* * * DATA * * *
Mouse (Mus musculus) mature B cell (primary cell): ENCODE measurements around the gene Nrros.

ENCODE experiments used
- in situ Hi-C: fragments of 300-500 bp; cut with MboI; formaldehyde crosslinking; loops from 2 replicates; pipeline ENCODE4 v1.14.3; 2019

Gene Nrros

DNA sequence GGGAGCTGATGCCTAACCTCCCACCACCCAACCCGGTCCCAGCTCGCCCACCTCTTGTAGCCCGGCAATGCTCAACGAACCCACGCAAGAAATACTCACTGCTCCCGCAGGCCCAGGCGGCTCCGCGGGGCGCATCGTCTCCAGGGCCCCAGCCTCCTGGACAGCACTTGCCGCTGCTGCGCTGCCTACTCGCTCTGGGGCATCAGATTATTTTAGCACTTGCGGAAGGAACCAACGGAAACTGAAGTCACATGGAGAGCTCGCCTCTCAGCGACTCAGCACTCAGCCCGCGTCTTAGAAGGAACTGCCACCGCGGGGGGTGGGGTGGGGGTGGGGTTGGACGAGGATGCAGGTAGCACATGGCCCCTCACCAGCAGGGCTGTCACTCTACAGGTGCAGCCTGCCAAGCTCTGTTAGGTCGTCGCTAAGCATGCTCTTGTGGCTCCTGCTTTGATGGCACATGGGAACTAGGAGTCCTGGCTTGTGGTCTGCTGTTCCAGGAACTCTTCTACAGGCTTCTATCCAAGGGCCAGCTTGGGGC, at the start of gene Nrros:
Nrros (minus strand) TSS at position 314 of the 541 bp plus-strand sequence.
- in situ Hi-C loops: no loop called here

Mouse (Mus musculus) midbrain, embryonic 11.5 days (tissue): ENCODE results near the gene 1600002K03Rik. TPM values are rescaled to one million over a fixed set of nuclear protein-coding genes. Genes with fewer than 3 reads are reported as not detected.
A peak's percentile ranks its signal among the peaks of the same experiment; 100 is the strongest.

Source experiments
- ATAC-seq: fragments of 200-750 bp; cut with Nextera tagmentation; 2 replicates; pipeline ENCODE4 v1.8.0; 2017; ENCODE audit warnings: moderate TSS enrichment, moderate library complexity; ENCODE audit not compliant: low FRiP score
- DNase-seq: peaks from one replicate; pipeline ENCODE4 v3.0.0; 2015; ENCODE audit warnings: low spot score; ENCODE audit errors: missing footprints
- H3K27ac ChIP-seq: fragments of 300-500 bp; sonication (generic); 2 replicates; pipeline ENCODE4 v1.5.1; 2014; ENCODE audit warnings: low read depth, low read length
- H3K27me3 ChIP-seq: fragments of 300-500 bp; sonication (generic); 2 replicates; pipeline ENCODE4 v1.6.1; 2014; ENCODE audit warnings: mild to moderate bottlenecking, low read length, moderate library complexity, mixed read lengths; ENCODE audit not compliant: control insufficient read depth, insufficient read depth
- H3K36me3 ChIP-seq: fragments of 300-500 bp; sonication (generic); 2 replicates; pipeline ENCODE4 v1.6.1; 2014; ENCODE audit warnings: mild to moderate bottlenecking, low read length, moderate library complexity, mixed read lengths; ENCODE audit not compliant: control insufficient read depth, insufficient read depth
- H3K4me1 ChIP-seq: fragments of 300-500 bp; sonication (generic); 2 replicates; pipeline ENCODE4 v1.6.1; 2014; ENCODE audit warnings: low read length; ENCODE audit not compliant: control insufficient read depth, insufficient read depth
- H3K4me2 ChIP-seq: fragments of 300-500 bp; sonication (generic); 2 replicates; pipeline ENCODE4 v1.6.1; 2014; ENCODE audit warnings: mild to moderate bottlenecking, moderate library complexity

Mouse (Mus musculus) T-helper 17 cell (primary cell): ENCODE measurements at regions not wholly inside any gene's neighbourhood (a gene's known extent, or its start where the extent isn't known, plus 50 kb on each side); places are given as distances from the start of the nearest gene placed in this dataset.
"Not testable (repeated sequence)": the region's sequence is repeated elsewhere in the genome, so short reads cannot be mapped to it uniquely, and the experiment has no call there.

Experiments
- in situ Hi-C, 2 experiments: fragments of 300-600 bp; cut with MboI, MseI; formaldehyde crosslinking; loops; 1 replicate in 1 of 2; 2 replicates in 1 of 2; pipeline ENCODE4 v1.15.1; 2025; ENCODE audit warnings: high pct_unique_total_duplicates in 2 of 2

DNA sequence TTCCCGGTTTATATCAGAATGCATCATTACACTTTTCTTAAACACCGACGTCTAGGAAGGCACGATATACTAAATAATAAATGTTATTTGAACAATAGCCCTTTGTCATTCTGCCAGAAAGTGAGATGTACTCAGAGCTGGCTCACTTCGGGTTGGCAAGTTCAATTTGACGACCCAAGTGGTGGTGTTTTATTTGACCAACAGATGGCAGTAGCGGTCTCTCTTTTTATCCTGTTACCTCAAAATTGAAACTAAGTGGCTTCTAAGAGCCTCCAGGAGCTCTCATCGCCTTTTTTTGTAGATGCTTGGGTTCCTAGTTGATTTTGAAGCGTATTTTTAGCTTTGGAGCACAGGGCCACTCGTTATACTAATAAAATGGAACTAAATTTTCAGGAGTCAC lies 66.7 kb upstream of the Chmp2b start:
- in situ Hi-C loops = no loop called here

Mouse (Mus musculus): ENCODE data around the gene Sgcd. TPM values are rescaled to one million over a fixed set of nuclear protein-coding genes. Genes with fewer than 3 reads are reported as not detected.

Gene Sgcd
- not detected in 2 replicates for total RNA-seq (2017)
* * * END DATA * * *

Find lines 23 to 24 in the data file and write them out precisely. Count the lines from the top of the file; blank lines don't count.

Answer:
- in situ Hi-C loops = no loop called here

Mouse (Mus musculus): ENCODE data around the gene Sgcd. TPM values are rescaled to one million over a fixed set of nuclear protein-coding genes. Genes with fewer than 3 reads are reported as not detected.